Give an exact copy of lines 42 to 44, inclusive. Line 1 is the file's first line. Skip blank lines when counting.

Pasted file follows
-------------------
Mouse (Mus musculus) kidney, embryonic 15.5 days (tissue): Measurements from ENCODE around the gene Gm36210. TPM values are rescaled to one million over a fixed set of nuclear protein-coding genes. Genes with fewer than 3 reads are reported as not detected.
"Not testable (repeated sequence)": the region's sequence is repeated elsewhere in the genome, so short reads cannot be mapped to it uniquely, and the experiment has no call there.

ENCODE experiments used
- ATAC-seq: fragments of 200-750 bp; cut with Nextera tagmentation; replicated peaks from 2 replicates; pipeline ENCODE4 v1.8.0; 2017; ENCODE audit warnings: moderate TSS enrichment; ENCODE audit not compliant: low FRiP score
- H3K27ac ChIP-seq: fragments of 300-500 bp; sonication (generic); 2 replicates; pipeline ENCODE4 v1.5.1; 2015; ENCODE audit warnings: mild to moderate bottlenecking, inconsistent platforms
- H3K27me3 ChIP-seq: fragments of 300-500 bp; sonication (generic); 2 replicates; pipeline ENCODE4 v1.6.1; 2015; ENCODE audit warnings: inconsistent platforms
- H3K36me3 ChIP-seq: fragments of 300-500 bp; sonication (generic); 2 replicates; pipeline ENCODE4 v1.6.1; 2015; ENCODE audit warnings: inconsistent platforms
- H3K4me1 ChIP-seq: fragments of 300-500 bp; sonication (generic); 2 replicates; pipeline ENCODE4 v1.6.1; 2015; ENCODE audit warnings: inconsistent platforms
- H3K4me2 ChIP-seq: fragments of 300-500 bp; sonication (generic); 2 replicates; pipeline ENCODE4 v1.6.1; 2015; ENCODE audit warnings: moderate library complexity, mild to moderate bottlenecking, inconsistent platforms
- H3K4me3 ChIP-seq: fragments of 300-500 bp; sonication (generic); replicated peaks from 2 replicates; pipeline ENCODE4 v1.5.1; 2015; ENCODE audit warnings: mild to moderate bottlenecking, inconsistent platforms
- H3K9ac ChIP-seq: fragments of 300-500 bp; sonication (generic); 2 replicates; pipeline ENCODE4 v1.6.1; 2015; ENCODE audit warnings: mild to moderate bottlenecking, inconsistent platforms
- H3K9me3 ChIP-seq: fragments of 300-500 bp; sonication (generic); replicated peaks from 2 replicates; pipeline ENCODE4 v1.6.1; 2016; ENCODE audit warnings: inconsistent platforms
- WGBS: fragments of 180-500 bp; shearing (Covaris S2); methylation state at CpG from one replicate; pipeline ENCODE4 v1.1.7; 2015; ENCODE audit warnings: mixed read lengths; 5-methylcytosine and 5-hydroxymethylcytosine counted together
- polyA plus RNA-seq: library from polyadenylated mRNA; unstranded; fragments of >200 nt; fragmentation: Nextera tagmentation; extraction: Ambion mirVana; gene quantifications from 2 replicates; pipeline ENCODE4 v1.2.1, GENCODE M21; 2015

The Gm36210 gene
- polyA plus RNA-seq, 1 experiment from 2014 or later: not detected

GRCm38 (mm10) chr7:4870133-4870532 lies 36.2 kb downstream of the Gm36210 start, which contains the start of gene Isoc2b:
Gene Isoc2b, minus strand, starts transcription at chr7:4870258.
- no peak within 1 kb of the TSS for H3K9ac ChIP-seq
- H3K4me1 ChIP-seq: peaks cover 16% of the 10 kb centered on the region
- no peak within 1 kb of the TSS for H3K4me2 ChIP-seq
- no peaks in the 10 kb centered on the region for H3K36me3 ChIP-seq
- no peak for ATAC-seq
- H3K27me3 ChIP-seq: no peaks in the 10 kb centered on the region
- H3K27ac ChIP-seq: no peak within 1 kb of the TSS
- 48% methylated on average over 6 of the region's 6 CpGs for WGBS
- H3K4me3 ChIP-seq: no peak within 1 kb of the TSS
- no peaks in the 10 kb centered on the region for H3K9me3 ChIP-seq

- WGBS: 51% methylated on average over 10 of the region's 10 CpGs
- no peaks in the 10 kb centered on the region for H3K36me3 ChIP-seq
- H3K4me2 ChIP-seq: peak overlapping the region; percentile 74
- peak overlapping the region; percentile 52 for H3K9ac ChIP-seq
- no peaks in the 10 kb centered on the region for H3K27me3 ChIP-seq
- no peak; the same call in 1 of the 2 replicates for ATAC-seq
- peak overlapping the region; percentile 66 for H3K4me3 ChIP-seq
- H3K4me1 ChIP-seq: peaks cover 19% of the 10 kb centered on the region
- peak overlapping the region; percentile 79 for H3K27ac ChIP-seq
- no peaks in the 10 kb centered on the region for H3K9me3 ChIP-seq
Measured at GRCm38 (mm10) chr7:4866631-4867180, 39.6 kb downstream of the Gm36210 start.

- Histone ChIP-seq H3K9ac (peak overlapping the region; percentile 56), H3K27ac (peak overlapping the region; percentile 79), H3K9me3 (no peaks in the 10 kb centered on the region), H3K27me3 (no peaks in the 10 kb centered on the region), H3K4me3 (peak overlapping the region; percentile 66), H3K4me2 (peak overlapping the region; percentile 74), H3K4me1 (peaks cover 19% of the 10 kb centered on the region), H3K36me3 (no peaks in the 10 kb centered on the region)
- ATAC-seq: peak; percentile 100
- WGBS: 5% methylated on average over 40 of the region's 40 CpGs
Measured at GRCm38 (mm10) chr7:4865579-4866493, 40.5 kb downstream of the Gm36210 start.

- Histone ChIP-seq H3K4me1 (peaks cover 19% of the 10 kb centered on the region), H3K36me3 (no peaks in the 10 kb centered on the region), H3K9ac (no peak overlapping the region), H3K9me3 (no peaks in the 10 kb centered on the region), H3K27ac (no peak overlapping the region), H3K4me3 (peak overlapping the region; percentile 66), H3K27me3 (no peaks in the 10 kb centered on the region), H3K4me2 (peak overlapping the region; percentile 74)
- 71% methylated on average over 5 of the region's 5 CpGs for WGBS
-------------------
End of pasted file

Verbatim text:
- WGBS: 5% methylated on average over 40 of the region's 40 CpGs
Measured at GRCm38 (mm10) chr7:4865579-4866493, 40.5 kb downstream of the Gm36210 start.

- Histone ChIP-seq H3K4me1 (peaks cover 19% of the 10 kb centered on the region), H3K36me3 (no peaks in the 10 kb centered on the region), H3K9ac (no peak overlapping the region), H3K9me3 (no peaks in the 10 kb centered on the region), H3K27ac (no peak overlapping the region), H3K4me3 (peak overlapping the region; percentile 66), H3K27me3 (no peaks in the 10 kb centered on the region), H3K4me2 (peak overlapping the region; percentile 74)